When the sequel of “To Kill A Mockingbird” came out, the first thing I read was one or more of the politically correct mobs lashing out when they condemned the book because of an early scene in the novel that depicts Atticus Finch as a racist, but I didn’t let that stop me from buying an audio version of the book on six CDs at Costco, and I’m glad I did because the story in this novel offers a brutal reminder that hot-button issues like abortion, school reform and racism can’t be dealt with in a 14-second politically correct sound bite by one side or the other. Reality is more complex then simple and often ignorant thinking.

After listening to the novel, Atticus Finch turns out to be a complex individual and I don’t think he was the kind of racist that fits the stereotype that so many love to hate. He didn’t belong to the KKK. He was not a white supremacist. In fact, Atticus didn’t even own one of those white cloaks with hoods that have holes cut out for the eyes and mouth.

Instead, before the end of the novel, we learn that Atticus might believe in separate but equal, but he would also be the first one to put his body between a fire-breathing racist lynch mob and an African American the mob wants to hang from the nearest tree, because it’s obvious Atticus still believes in justice and equality for every person but maybe not everyone’s definition of what that means. Right or wrong, I don’t think Atticus deserves to be condemned. Reserve that anger for those who bomb black churches, murder minorities for just having a different shade of skin and/or block the right of minorities to vote.

I taught “To Kill a Mockingbird” in high school, and I’ve seen the film a number of times, so I was ready to read about the characters who were 20+ years older, and I was not disappointed. The audio book is read by Reese Witherspoon, and Jean Louise Finch—Scout—reminds us that she was a child once when she takes readers on journeys back in time to when she was a child and then an adolescent becoming a young woman. I think Witherspoon’s voice is exactly what we would want Scout to sound like as a young woman in her twenties.

Instead of jumping blindly on the politically correct bandwagon that defines what racism is, read this book and do what it was designed for: weigh all the factors and think for yourself. Then judge individuals like Atticus on an individual basis and not a blanket indictment written by an often angry and mindless mob.

_______________________

Lloyd Lofthouse is a former U.S. Marine and Vietnam Veteran,
who taught in the public schools for thirty years (1975 – 2005).

Crazy is Normal promotional image with blurbs

Lofthouse’s first novel was the award winning historical fiction My Splendid Concubine [3rd edition]. His second novel was the award winning thriller Running with the Enemy followed by his award winning memoir Crazy is Normal . His short story A Night at the “Well of Purity” was named a finalist of the 2007 Chicago Literary Awards.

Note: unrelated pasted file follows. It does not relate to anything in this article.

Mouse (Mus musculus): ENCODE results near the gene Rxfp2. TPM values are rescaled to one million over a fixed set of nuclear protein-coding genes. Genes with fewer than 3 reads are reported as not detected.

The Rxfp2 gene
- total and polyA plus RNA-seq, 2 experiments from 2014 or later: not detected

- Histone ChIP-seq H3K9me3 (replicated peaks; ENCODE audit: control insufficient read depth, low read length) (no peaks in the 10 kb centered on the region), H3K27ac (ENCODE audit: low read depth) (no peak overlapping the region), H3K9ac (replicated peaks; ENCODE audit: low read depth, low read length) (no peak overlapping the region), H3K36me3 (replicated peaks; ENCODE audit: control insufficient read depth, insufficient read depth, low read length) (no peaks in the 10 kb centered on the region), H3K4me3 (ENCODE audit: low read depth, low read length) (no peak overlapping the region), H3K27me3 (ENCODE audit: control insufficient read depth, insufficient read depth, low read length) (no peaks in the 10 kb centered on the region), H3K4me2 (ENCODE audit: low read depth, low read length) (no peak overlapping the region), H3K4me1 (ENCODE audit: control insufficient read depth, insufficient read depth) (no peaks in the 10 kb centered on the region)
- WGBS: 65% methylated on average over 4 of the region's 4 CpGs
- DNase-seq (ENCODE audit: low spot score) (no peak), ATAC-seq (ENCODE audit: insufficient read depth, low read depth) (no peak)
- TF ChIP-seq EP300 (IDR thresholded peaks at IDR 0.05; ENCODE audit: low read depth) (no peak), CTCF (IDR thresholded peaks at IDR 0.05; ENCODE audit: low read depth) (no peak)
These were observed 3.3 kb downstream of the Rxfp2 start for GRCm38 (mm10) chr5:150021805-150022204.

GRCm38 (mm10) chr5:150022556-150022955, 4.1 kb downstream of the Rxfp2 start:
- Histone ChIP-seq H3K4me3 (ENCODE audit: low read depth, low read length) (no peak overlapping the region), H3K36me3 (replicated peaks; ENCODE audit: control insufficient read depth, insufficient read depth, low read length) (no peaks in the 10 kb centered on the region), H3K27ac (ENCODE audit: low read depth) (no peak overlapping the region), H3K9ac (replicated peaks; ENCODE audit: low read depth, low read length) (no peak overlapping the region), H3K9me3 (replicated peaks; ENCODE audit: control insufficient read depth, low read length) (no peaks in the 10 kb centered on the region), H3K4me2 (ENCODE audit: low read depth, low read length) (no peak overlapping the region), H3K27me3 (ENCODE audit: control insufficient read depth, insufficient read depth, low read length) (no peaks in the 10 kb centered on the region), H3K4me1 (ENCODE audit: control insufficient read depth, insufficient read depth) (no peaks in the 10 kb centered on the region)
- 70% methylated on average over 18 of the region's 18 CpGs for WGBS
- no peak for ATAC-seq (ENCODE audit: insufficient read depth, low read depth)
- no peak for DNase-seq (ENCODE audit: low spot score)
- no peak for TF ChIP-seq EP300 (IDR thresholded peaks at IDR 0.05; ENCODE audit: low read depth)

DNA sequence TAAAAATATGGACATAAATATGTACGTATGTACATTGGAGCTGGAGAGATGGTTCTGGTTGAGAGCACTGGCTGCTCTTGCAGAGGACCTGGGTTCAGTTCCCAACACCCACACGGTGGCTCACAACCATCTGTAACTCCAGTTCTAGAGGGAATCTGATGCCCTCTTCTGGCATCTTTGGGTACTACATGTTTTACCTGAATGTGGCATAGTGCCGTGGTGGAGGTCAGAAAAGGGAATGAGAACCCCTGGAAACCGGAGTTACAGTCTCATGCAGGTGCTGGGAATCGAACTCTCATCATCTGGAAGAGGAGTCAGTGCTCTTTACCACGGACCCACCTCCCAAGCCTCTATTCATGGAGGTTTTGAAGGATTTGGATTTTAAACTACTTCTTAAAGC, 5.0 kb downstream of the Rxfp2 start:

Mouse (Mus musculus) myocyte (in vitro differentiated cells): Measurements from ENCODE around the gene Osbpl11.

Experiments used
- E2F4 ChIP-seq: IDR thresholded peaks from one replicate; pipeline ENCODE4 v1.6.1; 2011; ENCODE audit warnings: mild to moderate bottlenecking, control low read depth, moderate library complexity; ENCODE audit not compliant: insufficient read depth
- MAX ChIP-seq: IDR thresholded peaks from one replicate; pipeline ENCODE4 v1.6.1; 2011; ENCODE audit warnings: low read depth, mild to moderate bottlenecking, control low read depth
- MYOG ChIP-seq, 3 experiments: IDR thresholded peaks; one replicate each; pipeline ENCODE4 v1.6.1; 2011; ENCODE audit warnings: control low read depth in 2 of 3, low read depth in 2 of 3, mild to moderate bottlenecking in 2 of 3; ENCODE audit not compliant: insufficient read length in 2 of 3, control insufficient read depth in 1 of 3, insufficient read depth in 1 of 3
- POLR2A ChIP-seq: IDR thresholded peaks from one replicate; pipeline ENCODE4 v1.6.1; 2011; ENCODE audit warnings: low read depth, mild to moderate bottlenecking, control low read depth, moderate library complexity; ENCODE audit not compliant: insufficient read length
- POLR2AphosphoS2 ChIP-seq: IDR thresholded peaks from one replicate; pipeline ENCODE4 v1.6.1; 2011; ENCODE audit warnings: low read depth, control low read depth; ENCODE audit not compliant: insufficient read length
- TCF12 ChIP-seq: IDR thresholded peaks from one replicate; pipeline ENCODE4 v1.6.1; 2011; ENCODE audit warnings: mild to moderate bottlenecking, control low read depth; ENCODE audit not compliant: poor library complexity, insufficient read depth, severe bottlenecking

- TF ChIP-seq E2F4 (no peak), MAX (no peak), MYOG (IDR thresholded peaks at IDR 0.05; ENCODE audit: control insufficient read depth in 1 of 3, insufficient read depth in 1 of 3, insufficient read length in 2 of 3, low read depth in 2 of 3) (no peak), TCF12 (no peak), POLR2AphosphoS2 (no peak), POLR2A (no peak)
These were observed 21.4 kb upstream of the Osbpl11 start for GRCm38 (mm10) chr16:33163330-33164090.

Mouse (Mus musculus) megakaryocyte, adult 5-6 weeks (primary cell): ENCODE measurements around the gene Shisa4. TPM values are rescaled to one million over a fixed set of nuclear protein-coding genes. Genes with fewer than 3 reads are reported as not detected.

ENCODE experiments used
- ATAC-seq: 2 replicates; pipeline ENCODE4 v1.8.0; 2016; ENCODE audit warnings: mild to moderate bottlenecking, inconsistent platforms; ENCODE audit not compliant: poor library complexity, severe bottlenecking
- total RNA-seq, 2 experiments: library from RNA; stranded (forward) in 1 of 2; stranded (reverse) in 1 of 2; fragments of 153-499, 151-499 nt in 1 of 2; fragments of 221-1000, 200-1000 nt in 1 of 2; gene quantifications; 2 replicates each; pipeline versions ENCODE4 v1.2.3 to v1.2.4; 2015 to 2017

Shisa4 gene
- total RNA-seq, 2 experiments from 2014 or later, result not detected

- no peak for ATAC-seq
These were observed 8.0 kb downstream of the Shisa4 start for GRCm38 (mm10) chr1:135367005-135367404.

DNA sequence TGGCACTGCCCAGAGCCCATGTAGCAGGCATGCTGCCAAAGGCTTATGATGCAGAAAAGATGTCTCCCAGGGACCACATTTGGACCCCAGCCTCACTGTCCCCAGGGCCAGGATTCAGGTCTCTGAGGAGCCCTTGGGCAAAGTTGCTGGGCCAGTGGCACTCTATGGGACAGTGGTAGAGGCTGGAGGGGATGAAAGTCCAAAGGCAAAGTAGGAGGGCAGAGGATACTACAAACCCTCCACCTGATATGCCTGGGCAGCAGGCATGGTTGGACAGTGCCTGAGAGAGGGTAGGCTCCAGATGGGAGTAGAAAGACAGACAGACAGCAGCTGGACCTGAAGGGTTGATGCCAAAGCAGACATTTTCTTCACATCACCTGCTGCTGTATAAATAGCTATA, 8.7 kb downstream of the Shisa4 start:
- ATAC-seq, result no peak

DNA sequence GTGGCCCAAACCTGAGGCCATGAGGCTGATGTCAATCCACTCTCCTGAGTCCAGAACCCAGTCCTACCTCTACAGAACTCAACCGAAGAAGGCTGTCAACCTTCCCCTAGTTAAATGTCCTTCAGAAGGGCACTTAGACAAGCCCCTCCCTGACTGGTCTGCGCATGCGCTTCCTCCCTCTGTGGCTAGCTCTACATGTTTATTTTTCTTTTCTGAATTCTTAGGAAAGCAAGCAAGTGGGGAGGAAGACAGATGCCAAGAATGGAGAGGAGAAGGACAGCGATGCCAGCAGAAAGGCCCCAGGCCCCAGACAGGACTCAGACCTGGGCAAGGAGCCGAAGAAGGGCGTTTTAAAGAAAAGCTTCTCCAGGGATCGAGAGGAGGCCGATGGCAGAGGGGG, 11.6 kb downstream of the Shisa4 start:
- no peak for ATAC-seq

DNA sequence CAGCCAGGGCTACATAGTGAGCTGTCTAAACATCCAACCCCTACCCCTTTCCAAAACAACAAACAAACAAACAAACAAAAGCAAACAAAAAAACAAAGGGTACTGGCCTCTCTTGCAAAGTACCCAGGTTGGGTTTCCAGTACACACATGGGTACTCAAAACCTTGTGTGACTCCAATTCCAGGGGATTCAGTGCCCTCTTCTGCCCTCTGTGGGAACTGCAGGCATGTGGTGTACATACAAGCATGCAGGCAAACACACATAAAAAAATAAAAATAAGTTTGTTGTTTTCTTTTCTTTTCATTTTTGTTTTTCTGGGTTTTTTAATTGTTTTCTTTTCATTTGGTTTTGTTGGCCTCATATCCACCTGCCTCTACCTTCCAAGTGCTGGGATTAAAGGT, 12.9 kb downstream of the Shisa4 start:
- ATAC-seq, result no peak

To follow this Blog via E-mail see upper left-hand column and click on “FOLLOW!”

Give the guy a break for having sex at age 15, and then doing it repeatedly

Two reader reviews that were recently posted on the same day on Amazon for my first novel gave me the idea for this post, and then I couldn’t get it out of my head. That’s why I wrote the post—to get it out of my head.

The 15-year old mentioned in the title of this post I wrote about in my first novel, and he died more than a hundred years ago. He turned nineteen in 1854 soon after he arrived in China. The novel, “My Splendid Concubine”, covers Robert Hart’s first decade in China. He stayed in China until 1908, and died in England in 1911.

“Hart’s devotion to his work played havoc with his emotional life. As a young man, in spite of his Methodist conscience, he had bouts of promiscuity. In 1857 he took a Chinese concubine, Ayao, with whom he had three children and for whom he developed genuine affection and respect.” – Wiki

Anyway, in 1999 when I started researching the life of the main character of “My Splendid Concubine,” I read the surviving journals that Robert Hart didn’t burn later in his life, and what I read clearly revealed a nineteen year old who thought about women and sex a lot. In fact, the evidence suggests that he had sex with so many women starting at age 15—when he was in college in Belfast, Ireland—that he ended up being treated for an STD, and when that news reached his father and family, it’s what propelled him to escape to China and into the arms of Chinese women.

The women he lusted after and had sex with during his early years in China were part of Robert Hart’s life, and I made a decision while writing the rough draft of that historical fiction novel that I was going to be true to who he really was and not write a sanitized version like the one his niece Juliet Bredon published in 1913. Click on the previous link, and you may download Bredon’s book and read it for free from Gutenberg.org.